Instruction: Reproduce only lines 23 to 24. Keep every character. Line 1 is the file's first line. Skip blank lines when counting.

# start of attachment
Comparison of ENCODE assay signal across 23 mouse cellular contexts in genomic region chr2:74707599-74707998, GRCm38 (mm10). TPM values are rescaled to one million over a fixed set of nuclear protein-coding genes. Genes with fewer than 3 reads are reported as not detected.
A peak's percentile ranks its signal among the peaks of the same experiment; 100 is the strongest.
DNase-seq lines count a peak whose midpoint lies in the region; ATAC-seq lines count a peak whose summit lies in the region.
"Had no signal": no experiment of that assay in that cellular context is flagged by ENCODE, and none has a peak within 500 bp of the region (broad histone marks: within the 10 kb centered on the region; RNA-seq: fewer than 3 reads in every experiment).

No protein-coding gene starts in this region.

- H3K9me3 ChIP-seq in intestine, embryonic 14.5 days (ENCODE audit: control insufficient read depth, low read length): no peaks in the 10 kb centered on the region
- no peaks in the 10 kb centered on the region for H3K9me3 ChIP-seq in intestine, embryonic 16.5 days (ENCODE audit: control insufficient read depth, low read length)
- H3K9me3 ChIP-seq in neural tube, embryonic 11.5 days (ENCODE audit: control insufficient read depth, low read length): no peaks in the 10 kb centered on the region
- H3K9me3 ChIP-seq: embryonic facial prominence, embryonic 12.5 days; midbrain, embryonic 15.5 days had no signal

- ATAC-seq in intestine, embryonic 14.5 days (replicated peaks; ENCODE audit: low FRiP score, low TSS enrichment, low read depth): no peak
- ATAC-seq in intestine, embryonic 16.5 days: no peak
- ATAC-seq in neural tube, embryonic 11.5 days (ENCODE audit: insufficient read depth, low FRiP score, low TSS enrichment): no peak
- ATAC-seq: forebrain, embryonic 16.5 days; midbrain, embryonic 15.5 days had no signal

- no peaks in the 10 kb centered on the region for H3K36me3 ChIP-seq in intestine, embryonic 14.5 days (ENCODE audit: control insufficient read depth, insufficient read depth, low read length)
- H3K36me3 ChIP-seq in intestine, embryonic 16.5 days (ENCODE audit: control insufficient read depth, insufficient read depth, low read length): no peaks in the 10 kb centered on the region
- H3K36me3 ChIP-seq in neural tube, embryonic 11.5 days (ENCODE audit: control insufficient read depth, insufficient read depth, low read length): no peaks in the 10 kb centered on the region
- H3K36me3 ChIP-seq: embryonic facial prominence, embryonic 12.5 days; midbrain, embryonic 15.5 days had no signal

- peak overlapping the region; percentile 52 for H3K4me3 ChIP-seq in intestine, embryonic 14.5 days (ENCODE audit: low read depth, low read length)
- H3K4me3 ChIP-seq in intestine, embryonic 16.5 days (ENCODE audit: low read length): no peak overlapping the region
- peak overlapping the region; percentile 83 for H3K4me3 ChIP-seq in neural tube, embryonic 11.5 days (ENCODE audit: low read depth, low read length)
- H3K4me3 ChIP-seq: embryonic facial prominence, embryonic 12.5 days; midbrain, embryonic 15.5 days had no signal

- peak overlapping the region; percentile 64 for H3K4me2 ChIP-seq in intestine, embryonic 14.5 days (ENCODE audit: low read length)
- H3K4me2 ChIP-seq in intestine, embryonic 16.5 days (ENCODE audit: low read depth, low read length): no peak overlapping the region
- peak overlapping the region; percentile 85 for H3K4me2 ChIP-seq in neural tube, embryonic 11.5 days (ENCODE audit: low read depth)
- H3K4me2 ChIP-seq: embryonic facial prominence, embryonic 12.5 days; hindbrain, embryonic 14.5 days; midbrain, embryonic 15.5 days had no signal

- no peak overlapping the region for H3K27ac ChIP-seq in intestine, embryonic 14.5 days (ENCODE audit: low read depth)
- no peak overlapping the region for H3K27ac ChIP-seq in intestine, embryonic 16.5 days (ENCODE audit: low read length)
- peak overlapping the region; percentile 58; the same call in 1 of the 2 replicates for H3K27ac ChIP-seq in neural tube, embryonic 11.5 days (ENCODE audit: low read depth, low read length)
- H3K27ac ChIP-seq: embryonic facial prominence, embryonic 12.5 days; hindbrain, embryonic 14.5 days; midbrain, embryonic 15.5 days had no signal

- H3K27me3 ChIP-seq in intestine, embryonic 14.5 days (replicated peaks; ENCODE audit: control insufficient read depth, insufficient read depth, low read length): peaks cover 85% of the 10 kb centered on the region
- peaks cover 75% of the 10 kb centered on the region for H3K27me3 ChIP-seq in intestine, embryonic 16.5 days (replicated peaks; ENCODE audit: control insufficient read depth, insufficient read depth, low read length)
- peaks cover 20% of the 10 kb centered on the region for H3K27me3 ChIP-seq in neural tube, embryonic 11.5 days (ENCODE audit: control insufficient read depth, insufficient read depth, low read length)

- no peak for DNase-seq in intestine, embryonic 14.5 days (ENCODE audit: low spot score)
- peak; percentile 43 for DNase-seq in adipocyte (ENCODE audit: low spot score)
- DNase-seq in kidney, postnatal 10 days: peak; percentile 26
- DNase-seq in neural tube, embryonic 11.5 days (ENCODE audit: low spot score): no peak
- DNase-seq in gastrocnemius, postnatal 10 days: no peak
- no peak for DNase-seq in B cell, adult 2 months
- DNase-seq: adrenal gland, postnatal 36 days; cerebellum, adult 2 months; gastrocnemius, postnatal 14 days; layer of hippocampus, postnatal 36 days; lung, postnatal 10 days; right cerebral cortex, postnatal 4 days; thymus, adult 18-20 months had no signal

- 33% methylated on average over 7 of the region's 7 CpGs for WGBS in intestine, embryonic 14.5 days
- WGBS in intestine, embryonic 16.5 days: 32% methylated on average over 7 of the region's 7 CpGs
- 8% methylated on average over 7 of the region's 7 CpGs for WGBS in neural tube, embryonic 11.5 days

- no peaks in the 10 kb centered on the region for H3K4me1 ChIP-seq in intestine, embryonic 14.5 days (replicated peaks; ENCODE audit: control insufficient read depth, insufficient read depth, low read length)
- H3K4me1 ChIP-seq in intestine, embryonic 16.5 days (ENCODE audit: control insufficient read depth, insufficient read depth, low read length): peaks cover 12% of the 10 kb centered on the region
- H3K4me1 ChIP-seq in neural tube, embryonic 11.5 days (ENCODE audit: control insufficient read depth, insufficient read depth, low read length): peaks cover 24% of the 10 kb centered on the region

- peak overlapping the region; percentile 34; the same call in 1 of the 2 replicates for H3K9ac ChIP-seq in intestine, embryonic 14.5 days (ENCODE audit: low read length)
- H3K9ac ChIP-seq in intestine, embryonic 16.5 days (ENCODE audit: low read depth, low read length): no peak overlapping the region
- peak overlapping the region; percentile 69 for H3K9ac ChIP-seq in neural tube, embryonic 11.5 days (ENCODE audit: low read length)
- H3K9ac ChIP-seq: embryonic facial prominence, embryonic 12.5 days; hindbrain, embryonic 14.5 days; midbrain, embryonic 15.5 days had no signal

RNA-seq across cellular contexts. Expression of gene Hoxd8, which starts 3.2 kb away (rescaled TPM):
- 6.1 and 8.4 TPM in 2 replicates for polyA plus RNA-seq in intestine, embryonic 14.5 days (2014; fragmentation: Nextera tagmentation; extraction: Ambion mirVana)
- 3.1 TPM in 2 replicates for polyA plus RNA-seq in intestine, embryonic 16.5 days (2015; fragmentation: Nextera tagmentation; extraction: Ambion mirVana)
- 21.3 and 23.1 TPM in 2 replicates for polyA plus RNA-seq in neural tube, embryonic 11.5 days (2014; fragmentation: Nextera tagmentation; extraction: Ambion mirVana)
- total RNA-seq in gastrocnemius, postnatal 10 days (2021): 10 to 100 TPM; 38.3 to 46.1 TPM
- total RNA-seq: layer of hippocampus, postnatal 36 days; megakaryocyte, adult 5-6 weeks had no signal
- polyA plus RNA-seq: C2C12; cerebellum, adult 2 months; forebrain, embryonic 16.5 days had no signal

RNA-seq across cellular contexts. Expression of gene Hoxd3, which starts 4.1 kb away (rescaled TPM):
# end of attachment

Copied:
- H3K4me2 ChIP-seq in intestine, embryonic 16.5 days (ENCODE audit: low read depth, low read length): no peak overlapping the region
- peak overlapping the region; percentile 85 for H3K4me2 ChIP-seq in neural tube, embryonic 11.5 days (ENCODE audit: low read depth)